Jon Maiga, 2021-09-03

While sequencedb.net consists of procedurally generated conjectures for more than 150000 entries in the Online Encyclopedia of Integer Sequences (OEIS), their quality vary and new interesting formulas can be hard to spot.

To narrow down the search I have added a few keywords to help. For example

**!oeis-mention-formula !oeis-formula min-matching-200 oeis-op**

reveals conjectures for more than 5000 OEIS entries that have no formula field (yet) neither mentions any of the conjectured A-numbers. Also, each conjecture matches the corresponding OEIS entry with at least 200 terms.

Some conjectures are obvious or wrong, but the list also contains some neat constructions!

**The purpose of this post is the get help to identify relevant conjectures and getting them into the OEIS.**

To give an example from the list

A053654 *Multiples of 123456789.*

```
123456789, 246913578, 370370367, 493827156, 617283945, 740740734, 864197523, 987654312, 1111111101...
```

a(n)=(n+1)A050289(A007814(2n))

The conjecture suggests that the multiples of 123456789 can be described from the sequence of zeroless pandigital numbers combined with the highest power of twos dividing even numbers.

If you think it looks interesting see steps below on how you can get it into the OEIS and get your name associated to the formula ;) Or pick another one of the 5322 conjectures!

Perhaps you don’t care about some multiples of 123456789 and want to tackle something… grander. Then you can scroll through the entries until you see something interesting or if you know what you are looking for you can refine the search.

Let’s say you are interested in the Collatz conjecture, then you can just append the query above with ‘Collatz’

**!oeis-mention-formula !oeis-formula min-matching-200 oeis-op collatz**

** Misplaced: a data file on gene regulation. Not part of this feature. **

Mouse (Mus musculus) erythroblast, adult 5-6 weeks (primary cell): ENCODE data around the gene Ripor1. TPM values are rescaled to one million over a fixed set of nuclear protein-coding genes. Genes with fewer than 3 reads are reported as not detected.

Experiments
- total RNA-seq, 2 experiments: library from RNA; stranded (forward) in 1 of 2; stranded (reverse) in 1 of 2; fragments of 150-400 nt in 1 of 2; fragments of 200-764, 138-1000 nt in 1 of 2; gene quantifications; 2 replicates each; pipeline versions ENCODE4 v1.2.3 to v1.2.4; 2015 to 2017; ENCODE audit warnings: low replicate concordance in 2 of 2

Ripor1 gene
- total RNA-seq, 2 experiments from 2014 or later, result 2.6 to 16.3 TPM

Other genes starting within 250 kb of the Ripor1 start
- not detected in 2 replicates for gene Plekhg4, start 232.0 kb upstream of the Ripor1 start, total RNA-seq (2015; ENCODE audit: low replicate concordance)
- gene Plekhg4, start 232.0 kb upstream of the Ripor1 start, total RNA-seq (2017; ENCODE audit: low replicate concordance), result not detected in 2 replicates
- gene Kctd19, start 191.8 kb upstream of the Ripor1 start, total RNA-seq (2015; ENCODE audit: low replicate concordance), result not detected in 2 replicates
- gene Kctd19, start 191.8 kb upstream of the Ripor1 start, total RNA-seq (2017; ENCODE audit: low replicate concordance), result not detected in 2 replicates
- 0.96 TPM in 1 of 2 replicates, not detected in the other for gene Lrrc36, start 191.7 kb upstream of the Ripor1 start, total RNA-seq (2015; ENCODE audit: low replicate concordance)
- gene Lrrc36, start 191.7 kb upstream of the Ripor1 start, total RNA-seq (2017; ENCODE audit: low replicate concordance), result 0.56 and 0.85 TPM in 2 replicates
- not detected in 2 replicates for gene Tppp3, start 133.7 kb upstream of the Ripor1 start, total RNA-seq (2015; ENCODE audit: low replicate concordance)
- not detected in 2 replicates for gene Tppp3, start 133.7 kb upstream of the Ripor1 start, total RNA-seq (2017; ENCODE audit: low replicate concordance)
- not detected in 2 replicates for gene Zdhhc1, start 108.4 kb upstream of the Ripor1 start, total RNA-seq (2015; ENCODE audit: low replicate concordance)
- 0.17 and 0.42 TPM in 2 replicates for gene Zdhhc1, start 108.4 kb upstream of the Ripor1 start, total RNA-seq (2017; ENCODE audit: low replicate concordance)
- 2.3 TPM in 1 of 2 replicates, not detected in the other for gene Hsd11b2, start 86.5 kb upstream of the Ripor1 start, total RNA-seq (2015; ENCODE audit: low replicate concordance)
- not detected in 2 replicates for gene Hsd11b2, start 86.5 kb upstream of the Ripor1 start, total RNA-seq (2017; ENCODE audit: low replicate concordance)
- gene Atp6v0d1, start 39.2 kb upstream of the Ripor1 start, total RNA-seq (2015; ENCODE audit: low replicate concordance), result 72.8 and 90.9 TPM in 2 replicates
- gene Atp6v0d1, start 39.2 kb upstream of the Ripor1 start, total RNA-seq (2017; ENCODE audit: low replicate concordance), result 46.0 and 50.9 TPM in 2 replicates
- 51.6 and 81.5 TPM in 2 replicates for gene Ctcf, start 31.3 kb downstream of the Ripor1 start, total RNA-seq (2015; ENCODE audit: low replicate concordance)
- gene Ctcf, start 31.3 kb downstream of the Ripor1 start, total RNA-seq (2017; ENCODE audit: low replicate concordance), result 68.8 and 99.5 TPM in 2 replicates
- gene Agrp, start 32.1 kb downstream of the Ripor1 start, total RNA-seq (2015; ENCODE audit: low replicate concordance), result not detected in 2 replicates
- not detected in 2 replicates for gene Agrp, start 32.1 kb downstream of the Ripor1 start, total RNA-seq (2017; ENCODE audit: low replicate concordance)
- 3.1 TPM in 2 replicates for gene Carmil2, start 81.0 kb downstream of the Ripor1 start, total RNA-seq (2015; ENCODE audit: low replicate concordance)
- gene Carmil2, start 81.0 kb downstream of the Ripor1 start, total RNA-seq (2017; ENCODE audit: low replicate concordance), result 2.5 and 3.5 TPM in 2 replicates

Then you will get around 20 Collatz related entries without a formula in OEIS for example

A273216 *Initial prime numbers encountered by Collatz (3x+1) evaluation at odd, composite, ascending starts.*

```
7, 23, 2, 19, 41, 19, 53, 59, 17, 37, 29, 83, 43, 137, 37, 13, 113, 29, 61, 2, 131...
```

You can tweak the queries plenty, for example here are about 200 OEIS entries that mentions Collatz in their title, each with up to 5 conjectures

See here for a lot of ways to search. This way it’s pretty fun to explore different problems.

The steps I usually take for OEIS submissions are:

- Does the conjecture make any sense, does it add value?
- Check through the OEIS entry to make sure it’s not already there (check title, comments, formula, programs, cross-refs etc).
- Implement the conjectured formula in a language that supports arbitrary precision.
- Verify the conjecture with as many terms as realistically possible.
- Simplify the formula, rewrite it in terms of other A-numbers etc. Make sure the offsets are correct (see offset field in the OEIS entries, all conjectured A-numbers are 0-offsetted). Verify the rewritten formula.
- Try to prove the conjecture (this is usually the most time consuming for me).
- Submit the formula to the OEIS after carefully reading their style sheet.